“Is my grandfather still upstairs, or has he come down for lunch?”
“I can find out,” she replied, smiling. Kara punched a couple of numbers into the telephone. “Hey, Sue. It’s Kara. Allie Stuart is here–” She waited, her mouth still open. I watched as her sunny expression changed to one of worry. “Alright, alright. I’ll send her up.”
“What’s going on?” I asked.
“There’s been some kind of incident–she couldn’t really explain. You should get up there.” Her voice was calm, but her eyes betrayed her. The worry there sent me sprinting for the elevators.
After I jabbed the up arrow, I paced back and forth across the ceramic tile. Dread flowered in my stomach, growing with each passing moment. I ran through several possible scenarios–a nasty fall, an attack on a nurse, maybe even a code blue. I halted my wild imagination and started counting.
Seventeen tiles. Turn. Seventeen tiles. Turn.
I let out a growl of frustration and spun around, darting for the metal door marked “STAIRS.”
I first heard the commotion as my feet hit the landing between the third and fourth floors, and my chest constricted in panic. I stormed up the remaining stairs and burst through the door on the fourth floor.
My grandfather stood at the nurse’s station, surrounded by five or six members of the staff and a few residents. He brandished a cane like a great sword and paced the floor in front of the tall desk.
“There’s no reason for this!” my grandfather said. He was agitated, possibly experiencing paranoia, and clearly in the middle of some kind of lecture. I stared at him, trying to take in every detail of the situation.
I took a few careful steps, attempting to close the distance between us without alarming him or anyone else. Ten steps and he still hadn’t seen me. I was close enough to notice that his grey-blue eyes, the color same as mine, were bright with fear and excitement.
A young nurse named Sam approached my grandfather. He held his hands out in front of him, palms up, as if my grandfather were some crazed dog. “Sir, if you could calm down enough to tell us what happened…”
“I’ll TELL you what happened,” my grandfather cried, still waving around the mystery cane; his worsening illness had affected his coordination, but he certainly had no problems walking. The stripes on his pajamas made him seem taller and skinnier than usual. His white-gray hair stood up all over his head, thick as the day he’d graduated high school, and looking as if he’d run his shaking hands through it more than once.
“That devil woman–” He stabbed the cane in the direction of a short, stout resident with iron gray hair, wearing thick glasses and a white cardigan sweater over her shoulders. “That devil woman broke into my room and stole a plate of cookies.”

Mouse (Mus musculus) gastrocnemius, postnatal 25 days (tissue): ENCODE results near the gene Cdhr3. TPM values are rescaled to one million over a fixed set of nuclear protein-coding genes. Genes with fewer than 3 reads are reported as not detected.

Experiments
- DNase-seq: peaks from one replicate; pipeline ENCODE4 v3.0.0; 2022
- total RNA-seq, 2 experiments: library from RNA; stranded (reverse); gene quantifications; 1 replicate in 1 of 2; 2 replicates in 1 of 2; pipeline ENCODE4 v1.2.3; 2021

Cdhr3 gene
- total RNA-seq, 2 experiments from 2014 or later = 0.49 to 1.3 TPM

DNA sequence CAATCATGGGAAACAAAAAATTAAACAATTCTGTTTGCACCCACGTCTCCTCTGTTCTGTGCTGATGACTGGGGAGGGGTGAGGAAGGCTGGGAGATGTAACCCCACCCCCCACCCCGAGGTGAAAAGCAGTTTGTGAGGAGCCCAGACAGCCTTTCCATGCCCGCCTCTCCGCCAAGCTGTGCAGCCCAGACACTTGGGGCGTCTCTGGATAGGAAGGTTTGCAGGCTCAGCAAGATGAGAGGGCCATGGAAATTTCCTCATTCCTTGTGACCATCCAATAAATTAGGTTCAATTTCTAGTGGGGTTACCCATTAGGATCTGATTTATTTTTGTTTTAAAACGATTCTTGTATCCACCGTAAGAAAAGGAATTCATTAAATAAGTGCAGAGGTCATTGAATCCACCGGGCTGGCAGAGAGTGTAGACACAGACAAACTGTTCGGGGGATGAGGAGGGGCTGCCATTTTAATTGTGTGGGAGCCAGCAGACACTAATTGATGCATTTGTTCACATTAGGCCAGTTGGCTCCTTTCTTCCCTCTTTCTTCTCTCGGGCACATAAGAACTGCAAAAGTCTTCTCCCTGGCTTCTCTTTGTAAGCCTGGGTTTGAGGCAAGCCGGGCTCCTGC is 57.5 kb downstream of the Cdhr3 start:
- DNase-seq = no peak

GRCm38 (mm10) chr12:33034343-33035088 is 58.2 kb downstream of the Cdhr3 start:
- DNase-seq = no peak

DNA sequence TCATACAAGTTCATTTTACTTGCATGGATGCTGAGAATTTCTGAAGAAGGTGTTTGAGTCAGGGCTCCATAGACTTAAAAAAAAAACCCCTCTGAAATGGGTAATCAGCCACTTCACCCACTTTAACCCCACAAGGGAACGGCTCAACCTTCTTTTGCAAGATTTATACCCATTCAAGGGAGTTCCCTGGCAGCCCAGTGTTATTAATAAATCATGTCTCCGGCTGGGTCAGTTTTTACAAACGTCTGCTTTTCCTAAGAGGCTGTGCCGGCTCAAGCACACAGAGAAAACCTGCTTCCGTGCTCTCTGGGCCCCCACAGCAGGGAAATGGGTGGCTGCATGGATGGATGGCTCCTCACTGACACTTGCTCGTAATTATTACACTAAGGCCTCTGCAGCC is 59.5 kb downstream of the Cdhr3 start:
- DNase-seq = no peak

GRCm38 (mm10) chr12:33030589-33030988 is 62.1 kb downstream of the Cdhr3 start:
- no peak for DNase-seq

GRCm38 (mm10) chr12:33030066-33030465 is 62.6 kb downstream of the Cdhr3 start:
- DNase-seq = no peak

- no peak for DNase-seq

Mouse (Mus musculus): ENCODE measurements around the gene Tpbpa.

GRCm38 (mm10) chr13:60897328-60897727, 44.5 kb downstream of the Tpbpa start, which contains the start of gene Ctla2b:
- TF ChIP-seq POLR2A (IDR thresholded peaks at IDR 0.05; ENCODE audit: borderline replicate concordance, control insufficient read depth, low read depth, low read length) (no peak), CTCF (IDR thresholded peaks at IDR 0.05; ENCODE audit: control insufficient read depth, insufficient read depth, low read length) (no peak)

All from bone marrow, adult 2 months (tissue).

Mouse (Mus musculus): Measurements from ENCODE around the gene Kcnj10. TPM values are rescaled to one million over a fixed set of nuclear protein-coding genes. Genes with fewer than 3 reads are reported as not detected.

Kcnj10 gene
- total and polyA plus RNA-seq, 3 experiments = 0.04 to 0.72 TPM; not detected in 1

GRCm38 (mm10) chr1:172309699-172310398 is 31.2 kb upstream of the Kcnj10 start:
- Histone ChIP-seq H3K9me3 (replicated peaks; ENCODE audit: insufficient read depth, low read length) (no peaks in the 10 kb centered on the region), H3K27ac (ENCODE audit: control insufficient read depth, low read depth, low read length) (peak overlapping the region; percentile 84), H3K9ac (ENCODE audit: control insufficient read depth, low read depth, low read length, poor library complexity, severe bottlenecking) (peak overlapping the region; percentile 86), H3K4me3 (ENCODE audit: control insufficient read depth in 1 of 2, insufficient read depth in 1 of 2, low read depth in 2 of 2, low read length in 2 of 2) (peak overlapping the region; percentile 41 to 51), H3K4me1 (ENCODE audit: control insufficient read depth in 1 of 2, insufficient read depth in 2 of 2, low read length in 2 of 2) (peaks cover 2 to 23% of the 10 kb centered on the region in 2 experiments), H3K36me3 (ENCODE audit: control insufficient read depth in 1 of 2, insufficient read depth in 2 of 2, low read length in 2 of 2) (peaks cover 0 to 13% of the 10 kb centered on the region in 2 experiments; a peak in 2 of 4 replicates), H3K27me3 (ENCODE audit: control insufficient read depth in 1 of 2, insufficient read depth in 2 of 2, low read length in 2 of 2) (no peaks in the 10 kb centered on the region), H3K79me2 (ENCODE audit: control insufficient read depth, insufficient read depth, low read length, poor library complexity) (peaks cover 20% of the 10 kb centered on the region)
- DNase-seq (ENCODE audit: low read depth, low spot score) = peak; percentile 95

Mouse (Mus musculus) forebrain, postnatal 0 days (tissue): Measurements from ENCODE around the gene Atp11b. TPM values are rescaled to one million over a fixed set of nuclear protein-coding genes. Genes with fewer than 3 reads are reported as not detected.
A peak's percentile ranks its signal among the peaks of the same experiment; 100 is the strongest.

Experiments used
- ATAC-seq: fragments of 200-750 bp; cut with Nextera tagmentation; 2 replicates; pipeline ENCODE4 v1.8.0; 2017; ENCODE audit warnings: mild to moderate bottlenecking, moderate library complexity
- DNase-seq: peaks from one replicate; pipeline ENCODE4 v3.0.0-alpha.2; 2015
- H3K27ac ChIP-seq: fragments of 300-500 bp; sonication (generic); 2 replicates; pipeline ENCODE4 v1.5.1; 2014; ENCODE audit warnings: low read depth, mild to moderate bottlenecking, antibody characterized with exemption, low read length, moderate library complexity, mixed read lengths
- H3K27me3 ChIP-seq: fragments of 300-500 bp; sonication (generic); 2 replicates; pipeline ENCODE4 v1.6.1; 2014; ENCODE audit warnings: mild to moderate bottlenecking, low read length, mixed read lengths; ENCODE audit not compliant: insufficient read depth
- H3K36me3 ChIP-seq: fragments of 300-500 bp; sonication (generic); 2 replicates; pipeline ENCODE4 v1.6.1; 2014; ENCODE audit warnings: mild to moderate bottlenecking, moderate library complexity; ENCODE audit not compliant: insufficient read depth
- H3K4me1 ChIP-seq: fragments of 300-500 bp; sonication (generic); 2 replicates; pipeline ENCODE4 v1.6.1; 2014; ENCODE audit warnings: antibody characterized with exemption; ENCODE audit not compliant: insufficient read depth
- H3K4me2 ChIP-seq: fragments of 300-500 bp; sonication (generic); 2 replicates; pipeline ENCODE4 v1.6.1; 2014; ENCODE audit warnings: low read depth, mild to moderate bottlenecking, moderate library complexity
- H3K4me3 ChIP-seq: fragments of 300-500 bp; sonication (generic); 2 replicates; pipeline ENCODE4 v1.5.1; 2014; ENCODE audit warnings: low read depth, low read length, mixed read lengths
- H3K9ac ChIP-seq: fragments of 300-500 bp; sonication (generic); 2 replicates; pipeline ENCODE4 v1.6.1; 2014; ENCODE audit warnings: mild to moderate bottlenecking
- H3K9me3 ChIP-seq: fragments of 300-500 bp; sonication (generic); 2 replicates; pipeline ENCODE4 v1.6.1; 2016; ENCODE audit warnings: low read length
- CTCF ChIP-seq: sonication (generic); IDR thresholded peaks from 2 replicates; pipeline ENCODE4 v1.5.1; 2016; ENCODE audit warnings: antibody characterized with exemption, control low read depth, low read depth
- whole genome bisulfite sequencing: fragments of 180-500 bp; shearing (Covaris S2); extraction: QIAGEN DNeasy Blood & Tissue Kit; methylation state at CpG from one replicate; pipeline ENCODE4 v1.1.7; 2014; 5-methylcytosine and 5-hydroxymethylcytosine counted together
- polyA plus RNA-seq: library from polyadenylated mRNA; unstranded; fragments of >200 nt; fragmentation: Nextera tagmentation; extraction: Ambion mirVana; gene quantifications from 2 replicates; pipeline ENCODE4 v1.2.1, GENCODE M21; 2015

My mouth dropped open. As far as I could see, she was the very picture of a sweet, elderly lady. Even if she had stolen his cookies, which I highly doubted, this whole business with the cane seemed an overreaction at best. At worst, this was the sort of episode that could get him thrown out of Park Manor for good.
“I did no such thing,” the old woman said, shaking her finger in my grandfather’s face. “I brought you those cookies, you ungrateful old man.”
“Liar! My wife baked me those cookies.” He lunged at her, the cane in his other hand forgotten. I watched in horror as he grabbed the old woman’s shoulder and shook her.
She slapped at his hand and pulled away from him. “Julia’s long gone, Harold. You’re getting crazier every day!”
Another primal scream issued from his throat and my blood pressure ratcheted up a few notches.
“Mr. Quinton, please settle down. Your granddaughter will be here any minute and she’ll be able to explain–” said a middle-aged nurse with a sticky-sweet voice. She tried to step closer to him, but my grandfather shrieked at the top of his lungs, the sound fierce and animalistic. Everyone in the circle took a step back.
I figured it was my turn to give it a shot and took several steps forward. Only a few feet separated us when he finally noticed me. He let out another screech and swung the cane in a wide arc, missing me by inches. My heart raced, but I held my ground, believing I was the only one who could get this under control.
“Papa, it’s me, Allie. I understand there’s been a little confusion today, but I think we can figure out what’s going on. Just give me your cane, and we’ll see if we can’t sort this out.” I gave him a small smile, hoping my words would ground him.
In the background, I heard the elevator ding, but I kept my attention focused on my grandfather. He stared at me, eyes wild, and I didn’t see a single flicker of recognition. I shuffled toward him again and he flung the cane away, charging at me. I dodged, but not soon enough. Before I realized what had happened, his fingers clenched around my throat.
“It was you! She’s gone because of you!” His face was inches from mine. I felt the heat of his breath on my face as flecks of spittle hit my cheeks. Pure shock rushed through me as his fingers closed tighter, fingernails digging in, and my breath caught in my throat. His grip was stronger than I expected, and it was a long moment before I tried to pull away from him. I looked up at him, into eyes the color of blue steel, and felt hope slide away. The grandfather that had read me books as a little girl, the grandfather that had given me rides to every soccer practice I’d ever had, was gone.
Strange currents of warmth and calm wafted through me, chasing thoughts of my grandfather away. It began in my fingertips and work its way through the rest of my body like a weird electrical surge. I gasped for air as my grandfather’s grip on my throat released. The surge of oxygen rushed to my head and a savage burst of violet filled my vision.
“If everyone could take a step back. Calm down. No need for anyone to get upset,” a new voice said, cutting through cacophony of shouts and cries from the people surrounding us. The warmth in my chest was joined by hope as the tension in the room slipped away.
I turned to my head to the right, toward the voice, and was conscious long enough to notice the strange look of concentration on the face of Harding Fields. The last thing I felt was regret I’d neglected to take that Tylenol after all.